All eyes on SpaceX CRS-10 mission

SpaceX is slated to launch it’s next cargo mission to the International Space Station (ISS) on February 14, and the pressure for success is high.

The company is under pressure to perform a flawless launch due to recent failures, casting a shadow of doubt on it’s ability to launch manned missions into orbit, which is the next step for Elon Musk’s pioneering operation. Though the failures should have been expected given the complexities and dangers involved in Space Flight, it won’t stop the FAA, US Air Force and NASA from placing the mission under close scrutiny.

With last September’s AMOS-6 launch pad failure, which was caused by a ruptured helium tank on the Falcon 9 vehicle, the company’s ambition to make a 2018 target of sending humans into space has come into serious doubt, with NASA safety experts questioning the reliability of the Falcon 9. According the The Wall Street Journal, a recent US Government Accountability Office investigation found serious systemic flaws on SpaceX’s rockets, sighting “persistent cracking of vital propulsion-system components.” Although there is no evidence that the cracks had anything to do with the AMOS-6 failure, it is something that will need to be addressed swiftly if SpaceX wants to avoid letting the 2018 manned mission target slip through its fingers. According to SpaceX, the engines have been designed to withstand such cracks, but are reportedly working on a solution to eliminate them completely.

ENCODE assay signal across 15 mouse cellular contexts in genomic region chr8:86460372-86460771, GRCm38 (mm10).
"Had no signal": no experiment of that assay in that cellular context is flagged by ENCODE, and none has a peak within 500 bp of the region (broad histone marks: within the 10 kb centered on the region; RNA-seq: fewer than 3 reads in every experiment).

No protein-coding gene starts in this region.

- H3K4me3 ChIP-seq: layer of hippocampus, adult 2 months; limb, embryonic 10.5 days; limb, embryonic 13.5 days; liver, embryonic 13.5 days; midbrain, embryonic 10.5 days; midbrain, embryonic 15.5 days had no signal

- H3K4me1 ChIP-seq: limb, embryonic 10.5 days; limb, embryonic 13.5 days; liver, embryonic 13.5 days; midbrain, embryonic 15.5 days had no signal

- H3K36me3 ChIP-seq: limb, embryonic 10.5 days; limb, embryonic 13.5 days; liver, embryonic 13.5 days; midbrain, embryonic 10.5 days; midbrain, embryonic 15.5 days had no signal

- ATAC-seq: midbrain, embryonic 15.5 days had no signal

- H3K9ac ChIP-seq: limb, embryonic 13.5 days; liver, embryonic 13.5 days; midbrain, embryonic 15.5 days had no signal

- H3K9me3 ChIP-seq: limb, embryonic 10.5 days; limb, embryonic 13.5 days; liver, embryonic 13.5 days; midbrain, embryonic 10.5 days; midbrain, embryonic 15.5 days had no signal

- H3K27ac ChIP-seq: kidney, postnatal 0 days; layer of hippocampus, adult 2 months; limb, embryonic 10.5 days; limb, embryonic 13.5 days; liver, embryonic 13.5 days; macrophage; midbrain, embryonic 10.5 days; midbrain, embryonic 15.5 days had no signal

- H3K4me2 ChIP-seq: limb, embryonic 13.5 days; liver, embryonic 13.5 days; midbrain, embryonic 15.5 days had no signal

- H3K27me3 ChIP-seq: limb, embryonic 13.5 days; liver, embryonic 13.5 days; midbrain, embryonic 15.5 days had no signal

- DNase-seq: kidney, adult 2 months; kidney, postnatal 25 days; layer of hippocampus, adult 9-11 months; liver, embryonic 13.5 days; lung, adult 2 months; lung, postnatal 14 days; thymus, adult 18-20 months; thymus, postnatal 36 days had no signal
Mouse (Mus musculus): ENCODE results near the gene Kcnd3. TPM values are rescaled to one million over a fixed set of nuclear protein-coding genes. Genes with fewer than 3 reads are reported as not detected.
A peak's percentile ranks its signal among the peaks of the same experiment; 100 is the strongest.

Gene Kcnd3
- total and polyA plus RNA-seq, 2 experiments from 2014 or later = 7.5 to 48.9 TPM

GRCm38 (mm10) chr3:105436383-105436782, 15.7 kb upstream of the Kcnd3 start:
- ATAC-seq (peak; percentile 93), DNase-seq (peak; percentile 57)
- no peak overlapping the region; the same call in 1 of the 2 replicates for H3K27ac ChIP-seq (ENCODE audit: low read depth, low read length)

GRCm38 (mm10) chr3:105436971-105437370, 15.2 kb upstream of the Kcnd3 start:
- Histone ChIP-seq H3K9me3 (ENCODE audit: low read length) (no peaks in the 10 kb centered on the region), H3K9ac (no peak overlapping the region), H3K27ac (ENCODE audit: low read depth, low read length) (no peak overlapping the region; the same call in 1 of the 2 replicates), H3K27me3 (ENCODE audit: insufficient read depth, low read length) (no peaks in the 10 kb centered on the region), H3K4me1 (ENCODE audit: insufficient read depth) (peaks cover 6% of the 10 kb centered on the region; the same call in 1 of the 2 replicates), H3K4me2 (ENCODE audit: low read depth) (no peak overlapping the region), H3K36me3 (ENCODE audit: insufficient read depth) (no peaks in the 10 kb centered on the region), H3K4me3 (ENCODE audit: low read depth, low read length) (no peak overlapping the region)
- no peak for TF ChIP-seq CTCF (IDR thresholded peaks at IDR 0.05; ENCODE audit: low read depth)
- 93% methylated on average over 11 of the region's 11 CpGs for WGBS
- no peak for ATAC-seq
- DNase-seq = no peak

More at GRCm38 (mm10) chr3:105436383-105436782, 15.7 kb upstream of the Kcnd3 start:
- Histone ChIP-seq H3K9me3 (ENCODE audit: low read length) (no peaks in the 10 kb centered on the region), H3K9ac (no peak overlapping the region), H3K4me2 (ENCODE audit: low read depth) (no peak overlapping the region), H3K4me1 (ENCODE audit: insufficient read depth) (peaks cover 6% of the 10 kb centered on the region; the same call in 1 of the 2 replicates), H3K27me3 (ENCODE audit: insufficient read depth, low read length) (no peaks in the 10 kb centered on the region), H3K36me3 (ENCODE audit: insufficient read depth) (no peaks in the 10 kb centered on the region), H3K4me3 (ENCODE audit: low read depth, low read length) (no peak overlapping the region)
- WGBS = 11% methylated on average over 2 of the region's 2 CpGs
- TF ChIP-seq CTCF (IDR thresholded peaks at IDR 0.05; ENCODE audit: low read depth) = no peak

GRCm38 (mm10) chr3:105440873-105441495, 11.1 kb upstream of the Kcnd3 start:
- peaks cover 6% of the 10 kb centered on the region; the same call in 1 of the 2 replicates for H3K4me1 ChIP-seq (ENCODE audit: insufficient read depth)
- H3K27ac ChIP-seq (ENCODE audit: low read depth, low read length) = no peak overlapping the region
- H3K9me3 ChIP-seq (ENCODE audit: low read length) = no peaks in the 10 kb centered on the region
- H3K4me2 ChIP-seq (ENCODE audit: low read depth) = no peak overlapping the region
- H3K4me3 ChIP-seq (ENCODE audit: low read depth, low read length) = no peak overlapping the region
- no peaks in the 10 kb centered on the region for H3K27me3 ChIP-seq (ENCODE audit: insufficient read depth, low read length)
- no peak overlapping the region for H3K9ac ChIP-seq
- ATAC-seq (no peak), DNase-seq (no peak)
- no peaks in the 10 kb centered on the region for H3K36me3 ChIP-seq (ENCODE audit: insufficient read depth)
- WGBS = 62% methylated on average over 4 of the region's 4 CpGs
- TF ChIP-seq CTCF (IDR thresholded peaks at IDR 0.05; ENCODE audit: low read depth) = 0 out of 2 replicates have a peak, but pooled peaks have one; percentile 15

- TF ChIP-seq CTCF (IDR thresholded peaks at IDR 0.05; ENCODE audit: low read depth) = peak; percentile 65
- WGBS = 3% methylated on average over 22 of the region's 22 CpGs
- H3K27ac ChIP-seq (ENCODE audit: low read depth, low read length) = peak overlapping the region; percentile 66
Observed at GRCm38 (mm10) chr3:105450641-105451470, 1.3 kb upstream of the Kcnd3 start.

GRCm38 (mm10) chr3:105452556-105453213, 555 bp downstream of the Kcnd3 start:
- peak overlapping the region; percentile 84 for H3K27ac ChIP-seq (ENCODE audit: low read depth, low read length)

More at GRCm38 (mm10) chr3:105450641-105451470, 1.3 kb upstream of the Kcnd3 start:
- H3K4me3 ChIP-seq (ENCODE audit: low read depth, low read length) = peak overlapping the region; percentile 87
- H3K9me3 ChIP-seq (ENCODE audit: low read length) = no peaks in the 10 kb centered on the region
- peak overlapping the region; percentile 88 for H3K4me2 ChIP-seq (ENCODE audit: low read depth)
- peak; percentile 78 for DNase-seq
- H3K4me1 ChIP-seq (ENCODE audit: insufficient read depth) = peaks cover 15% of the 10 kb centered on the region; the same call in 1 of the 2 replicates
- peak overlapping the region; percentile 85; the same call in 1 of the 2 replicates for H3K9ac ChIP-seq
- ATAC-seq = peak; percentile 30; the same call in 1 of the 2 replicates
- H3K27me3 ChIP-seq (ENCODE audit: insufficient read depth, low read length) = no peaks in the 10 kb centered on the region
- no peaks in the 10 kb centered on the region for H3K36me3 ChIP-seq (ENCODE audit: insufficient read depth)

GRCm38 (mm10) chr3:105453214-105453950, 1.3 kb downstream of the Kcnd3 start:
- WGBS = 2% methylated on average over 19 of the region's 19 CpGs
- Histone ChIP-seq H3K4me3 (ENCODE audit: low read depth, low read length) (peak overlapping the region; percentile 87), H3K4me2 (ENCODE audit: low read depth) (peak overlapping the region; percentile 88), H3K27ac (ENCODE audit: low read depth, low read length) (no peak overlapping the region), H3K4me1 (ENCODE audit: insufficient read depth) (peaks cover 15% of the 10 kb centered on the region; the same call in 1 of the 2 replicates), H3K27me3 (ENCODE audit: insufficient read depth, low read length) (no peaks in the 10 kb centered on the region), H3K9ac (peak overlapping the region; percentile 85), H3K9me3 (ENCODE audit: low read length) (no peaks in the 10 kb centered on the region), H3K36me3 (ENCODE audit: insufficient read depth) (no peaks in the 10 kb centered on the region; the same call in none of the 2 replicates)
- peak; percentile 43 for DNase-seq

2017 will be a crucial time for the company, who are dealing with commercial pressures in addition to the pressure of creating a safe manned operation into space. Space flight has always been fraught with danger given the sheer amount of energy needed to get to orbit, however with much higher ambitions than just low-earth orbit, SpaceX founder Elon Musk is unlikely to be phased by the challenges ahead.

The company will launch it’s Dragon cargo vehicle on the Falcon 9 from Kennedy Space Center Launch Complex 39A on 14 February, with crew aboard the ISS already starting to prepare for the docking process.

Gerard Griessel

Technical Writer at

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